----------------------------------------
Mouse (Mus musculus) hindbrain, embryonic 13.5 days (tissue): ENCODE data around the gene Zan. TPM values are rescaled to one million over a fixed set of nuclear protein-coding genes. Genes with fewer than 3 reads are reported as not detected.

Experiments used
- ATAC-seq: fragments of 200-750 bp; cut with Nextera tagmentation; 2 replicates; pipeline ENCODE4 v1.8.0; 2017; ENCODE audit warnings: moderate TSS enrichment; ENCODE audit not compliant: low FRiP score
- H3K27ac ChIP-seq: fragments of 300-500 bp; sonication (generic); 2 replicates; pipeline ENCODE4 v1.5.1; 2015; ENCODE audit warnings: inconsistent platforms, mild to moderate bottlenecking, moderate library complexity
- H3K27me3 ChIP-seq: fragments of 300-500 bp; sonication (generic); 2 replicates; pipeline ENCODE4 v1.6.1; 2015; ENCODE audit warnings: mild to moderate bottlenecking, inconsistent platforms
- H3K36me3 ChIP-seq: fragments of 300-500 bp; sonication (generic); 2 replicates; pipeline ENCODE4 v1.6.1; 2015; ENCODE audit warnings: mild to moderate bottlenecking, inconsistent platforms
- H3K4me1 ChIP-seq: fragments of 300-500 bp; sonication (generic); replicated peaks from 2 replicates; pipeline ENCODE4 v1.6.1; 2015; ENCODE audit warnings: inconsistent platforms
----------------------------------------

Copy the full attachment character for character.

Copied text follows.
Mouse (Mus musculus) hindbrain, embryonic 13.5 days (tissue): ENCODE data around the gene Zan. TPM values are rescaled to one million over a fixed set of nuclear protein-coding genes. Genes with fewer than 3 reads are reported as not detected.

Experiments used
- ATAC-seq: fragments of 200-750 bp; cut with Nextera tagmentation; 2 replicates; pipeline ENCODE4 v1.8.0; 2017; ENCODE audit warnings: moderate TSS enrichment; ENCODE audit not compliant: low FRiP score
- H3K27ac ChIP-seq: fragments of 300-500 bp; sonication (generic); 2 replicates; pipeline ENCODE4 v1.5.1; 2015; ENCODE audit warnings: inconsistent platforms, mild to moderate bottlenecking, moderate library complexity
- H3K27me3 ChIP-seq: fragments of 300-500 bp; sonication (generic); 2 replicates; pipeline ENCODE4 v1.6.1; 2015; ENCODE audit warnings: mild to moderate bottlenecking, inconsistent platforms
- H3K36me3 ChIP-seq: fragments of 300-500 bp; sonication (generic); 2 replicates; pipeline ENCODE4 v1.6.1; 2015; ENCODE audit warnings: mild to moderate bottlenecking, inconsistent platforms
- H3K4me1 ChIP-seq: fragments of 300-500 bp; sonication (generic); replicated peaks from 2 replicates; pipeline ENCODE4 v1.6.1; 2015; ENCODE audit warnings: inconsistent platforms